The Brookings Institution has released their Metro Monitor update for December 2012, and the data for the Stockton region is mixed. As mentioned before on this site, Brookings uses employment, economic output and housing data to determine which cities are recovering fastest in relation to the worst of the recession. In September’s Metro Monitor, Stockton was ranked 37th in the country for recovery performance. This quarter,* Brookings’ methodology vaulted Stockton up to 17th place out of the top 100 metro areas. The Metro Monitor determines these rankings by comparing how much economic progress cities have made since they hit their respective “troughs”– their lowest points economically during the recession. In laymen’s terms, cities that score well in this metric are currently recovering at faster rates than those cities farther down the list.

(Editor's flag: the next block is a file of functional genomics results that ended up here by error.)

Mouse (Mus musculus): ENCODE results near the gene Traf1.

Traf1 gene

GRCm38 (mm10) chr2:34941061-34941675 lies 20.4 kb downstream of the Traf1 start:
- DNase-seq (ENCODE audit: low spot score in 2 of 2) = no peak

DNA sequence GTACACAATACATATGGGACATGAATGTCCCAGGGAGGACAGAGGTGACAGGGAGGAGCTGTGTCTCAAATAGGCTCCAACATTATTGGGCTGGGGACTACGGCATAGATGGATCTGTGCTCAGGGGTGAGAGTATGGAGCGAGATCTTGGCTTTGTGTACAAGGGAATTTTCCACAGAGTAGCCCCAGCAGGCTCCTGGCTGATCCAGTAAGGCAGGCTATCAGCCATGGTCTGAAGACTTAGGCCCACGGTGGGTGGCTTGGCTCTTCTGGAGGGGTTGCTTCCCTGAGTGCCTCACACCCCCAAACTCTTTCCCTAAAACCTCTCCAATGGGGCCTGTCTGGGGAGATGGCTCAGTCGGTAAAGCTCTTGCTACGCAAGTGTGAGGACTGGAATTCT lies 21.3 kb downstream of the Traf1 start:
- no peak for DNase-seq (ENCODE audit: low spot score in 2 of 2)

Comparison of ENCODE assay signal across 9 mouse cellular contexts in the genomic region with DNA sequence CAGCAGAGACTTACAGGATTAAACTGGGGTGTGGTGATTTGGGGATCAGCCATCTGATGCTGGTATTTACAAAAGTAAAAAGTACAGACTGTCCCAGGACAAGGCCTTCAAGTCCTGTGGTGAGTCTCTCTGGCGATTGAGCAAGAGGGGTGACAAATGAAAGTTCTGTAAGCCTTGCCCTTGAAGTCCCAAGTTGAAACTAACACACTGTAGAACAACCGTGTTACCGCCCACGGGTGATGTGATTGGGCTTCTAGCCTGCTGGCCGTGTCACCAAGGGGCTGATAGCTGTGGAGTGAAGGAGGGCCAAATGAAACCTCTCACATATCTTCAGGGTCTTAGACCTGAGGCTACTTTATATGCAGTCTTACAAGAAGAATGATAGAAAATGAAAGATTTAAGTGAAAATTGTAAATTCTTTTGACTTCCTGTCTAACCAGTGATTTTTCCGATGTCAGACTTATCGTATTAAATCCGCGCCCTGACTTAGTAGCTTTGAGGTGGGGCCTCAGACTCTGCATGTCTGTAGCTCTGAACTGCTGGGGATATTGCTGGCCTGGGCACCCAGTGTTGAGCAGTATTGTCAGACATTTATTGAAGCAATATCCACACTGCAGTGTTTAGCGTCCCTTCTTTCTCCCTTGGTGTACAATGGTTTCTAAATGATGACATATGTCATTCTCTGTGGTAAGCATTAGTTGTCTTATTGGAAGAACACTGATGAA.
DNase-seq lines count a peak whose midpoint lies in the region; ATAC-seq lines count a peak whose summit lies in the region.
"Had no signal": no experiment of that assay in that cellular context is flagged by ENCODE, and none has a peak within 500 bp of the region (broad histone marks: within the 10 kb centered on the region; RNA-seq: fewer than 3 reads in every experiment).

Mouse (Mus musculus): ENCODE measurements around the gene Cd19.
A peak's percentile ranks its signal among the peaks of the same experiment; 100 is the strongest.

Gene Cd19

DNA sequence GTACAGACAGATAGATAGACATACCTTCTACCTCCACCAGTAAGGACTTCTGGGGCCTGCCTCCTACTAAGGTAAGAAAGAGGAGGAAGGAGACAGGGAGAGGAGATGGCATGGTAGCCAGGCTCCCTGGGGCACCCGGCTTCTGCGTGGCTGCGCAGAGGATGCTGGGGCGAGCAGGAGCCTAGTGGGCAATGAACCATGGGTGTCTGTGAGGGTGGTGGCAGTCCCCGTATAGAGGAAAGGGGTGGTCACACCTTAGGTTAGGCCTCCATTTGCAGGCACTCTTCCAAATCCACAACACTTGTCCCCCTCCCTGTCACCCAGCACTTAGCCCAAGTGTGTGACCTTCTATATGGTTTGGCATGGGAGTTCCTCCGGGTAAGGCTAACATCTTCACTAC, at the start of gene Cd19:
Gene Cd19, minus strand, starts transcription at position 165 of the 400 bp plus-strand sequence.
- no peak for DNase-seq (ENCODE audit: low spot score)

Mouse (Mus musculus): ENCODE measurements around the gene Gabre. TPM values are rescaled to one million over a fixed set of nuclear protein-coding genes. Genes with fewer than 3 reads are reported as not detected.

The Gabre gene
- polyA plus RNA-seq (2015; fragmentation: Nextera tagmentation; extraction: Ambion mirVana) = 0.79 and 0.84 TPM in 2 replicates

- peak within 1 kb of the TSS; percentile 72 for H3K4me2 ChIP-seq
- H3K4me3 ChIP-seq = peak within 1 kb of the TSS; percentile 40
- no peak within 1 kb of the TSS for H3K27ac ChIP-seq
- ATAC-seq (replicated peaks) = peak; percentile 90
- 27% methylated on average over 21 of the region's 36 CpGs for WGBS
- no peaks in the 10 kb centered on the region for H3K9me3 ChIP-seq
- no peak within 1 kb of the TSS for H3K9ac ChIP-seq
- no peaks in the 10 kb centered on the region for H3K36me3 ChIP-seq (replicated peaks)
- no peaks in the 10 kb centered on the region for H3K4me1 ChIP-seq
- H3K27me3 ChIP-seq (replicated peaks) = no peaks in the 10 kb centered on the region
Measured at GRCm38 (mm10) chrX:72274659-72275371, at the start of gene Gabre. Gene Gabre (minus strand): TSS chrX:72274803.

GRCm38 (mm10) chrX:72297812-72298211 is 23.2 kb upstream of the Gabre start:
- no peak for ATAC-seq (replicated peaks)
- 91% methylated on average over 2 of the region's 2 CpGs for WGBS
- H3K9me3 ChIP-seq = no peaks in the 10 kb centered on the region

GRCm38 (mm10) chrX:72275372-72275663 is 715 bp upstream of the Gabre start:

While it’s nice to see the region performing well on Brookings’ recovery index, the news should be taken in perspective. Because Stockton fell so hard during the recession, the region has much more ground to make up, which does not make this ranking too surprising. By comparison, cities that weathered the recession fairly well don’t have much ground to make up. Some cities are actually already back to pre-recession levels and therefore would not be making big strides in recovery.
There is still a very long way to go before Stockton returns to boom-year levels. When comparing recoveries to peak economic levels from around 2007, Stockton places 96th overall. Central Valley cities in general place near the bottom when using this metric. Conclusion: Stockton ranks highly in today’s recovery index because other cities are already done recovering. While Stockton’s recovery is real, keep in mind there is a long road ahead before we can say that the city has truly recovered.
*While released in December, Brookings’ Metro Monitor reports data from July to September of this year.